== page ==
Skip to main content
U.S. flag

An official website of the United States government

Dot Gov

The .gov means it’s official.
Federal government websites often end in .gov or .mil. Before sharing sensitive information, make sure you’re on a federal government site.


The site is secure.
The https:// ensures that you are connecting to the official website and that any information you provide is encrypted and transmitted securely.

Controls On Surface Aerosol Particle Number Concentrations and Aerosol-limited Cloud Regimes Over The Central Greenland Ice Sheet


This study presents the first full annual cycle (2019–2020) of ambient surface aerosol particle number concentration measurements (condensation nuclei > 20 nm, N20) collected at Summit Station (Summit), in the centre of the Greenland Ice Sheet (72.58∘ N, −38.45∘ E; 3250 ma.s.l.). The mean surface concentration in 2019 was 129 cm−3, with the 6 h mean ranging between 1 and 1441 cm−3. The highest monthly mean concentrations occurred during the late spring and summer, with the minimum concentrations occurring in February (mean: 18 cm−3). High-N20 events are linked to anomalous anticyclonic circulation over Greenland and the descent of free-tropospheric aerosol down to the surface, whereas low-N20 events are linked to anomalous cyclonic circulation over south-east Greenland that drives upslope flow and enhances precipitation en route to Summit. Fog strongly affects particle number concentrations, on average reducing N20 by 20 % during the first 3 h of fog formation. Extremely-low-N20 events (< 10 cm−3) occur in all seasons, and we suggest that fog, and potentially cloud formation, can be limited by low aerosol particle concentrations over central Greenland.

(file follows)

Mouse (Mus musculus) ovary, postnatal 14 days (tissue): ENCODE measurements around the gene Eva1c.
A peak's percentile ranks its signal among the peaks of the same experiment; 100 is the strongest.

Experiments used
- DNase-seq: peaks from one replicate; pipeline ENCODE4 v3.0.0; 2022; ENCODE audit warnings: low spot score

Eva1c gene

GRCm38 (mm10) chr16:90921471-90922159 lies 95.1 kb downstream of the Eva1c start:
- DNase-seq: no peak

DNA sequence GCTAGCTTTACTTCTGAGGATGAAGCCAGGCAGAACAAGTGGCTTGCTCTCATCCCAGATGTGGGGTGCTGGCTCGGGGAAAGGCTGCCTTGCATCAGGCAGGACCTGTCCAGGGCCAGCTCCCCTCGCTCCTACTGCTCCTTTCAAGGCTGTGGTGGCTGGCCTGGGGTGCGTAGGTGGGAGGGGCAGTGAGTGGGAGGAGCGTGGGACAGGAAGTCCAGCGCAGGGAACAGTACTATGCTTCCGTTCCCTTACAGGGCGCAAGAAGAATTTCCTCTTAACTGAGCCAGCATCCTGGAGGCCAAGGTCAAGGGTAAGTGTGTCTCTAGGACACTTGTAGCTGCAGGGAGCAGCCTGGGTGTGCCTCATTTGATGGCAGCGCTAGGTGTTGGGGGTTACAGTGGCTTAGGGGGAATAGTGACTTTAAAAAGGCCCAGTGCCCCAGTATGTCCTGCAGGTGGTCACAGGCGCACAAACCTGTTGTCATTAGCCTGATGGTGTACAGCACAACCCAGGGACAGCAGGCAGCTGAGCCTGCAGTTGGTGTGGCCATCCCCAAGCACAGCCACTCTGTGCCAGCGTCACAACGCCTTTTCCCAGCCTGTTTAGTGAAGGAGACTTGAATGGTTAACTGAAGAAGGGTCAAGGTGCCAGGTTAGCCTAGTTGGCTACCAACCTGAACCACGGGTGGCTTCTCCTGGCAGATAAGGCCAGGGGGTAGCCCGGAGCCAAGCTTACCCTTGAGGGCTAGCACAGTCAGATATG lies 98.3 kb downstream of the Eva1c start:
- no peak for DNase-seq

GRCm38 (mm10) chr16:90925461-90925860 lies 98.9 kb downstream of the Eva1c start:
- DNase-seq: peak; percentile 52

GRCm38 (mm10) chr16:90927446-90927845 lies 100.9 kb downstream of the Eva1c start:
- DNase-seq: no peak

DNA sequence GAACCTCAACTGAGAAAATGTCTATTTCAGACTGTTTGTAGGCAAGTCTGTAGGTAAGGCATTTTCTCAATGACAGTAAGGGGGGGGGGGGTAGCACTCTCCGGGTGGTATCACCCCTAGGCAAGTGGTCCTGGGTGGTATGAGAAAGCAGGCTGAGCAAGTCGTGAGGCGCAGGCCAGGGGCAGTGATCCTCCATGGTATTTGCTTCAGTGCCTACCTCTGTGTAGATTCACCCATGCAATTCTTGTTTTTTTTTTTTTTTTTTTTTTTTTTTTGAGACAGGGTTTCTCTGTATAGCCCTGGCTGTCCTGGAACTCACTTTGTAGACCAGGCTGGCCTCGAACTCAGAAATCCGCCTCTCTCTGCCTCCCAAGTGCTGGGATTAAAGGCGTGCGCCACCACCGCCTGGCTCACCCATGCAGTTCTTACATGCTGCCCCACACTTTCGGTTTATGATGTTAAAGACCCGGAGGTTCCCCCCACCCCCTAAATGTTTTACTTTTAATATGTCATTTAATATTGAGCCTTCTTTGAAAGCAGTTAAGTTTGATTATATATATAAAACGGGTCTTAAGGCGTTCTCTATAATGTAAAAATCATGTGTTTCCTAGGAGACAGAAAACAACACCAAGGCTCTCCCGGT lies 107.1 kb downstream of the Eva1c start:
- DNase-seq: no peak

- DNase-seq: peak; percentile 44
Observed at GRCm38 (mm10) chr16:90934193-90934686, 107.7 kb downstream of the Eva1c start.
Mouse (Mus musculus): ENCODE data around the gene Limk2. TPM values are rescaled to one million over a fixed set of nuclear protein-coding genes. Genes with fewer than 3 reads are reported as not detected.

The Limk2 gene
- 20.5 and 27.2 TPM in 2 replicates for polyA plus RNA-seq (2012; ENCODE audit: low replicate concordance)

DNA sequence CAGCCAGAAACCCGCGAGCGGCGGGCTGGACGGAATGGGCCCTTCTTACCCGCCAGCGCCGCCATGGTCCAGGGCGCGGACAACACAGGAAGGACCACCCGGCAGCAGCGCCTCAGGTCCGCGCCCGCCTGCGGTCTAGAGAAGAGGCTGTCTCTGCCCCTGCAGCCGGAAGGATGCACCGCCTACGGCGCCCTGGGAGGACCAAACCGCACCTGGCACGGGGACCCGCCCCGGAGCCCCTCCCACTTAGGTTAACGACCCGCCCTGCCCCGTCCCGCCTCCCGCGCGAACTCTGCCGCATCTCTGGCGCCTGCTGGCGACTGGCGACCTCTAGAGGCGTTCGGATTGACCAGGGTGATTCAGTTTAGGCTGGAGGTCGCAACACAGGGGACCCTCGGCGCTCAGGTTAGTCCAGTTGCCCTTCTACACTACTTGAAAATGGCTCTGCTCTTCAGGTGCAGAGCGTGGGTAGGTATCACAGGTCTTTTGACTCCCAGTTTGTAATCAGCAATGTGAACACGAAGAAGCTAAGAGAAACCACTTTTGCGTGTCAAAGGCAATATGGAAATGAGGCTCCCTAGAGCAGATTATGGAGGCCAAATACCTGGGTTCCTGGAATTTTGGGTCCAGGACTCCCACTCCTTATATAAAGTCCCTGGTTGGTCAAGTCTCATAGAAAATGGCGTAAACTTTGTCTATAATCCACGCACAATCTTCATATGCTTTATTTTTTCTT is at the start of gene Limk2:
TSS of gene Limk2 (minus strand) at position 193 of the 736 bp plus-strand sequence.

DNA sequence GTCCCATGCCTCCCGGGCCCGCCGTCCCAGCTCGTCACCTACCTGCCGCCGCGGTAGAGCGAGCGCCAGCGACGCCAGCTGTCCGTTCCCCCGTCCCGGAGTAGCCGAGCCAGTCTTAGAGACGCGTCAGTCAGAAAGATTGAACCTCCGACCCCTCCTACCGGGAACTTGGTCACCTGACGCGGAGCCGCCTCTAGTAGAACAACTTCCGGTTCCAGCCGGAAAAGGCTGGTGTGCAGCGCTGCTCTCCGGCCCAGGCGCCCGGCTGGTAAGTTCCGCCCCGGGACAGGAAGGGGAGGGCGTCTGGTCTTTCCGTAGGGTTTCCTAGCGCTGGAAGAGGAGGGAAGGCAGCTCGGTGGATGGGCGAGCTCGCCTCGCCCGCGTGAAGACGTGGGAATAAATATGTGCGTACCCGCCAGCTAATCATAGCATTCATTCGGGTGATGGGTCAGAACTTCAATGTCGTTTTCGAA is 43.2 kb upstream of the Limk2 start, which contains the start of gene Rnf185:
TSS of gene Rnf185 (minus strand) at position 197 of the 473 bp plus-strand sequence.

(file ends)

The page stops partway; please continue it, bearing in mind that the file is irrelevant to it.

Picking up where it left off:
Article / Publication Data
Available Metadata
Fiscal Year
Peer Reviewed
Publication Name
Atmospheric Chemistry and Physics
Published On
October 14, 2021
Publisher Name
European Geosciences Union
Print Volume
Submitted On
June 10, 2021


Authors who have authored or contributed to this publication.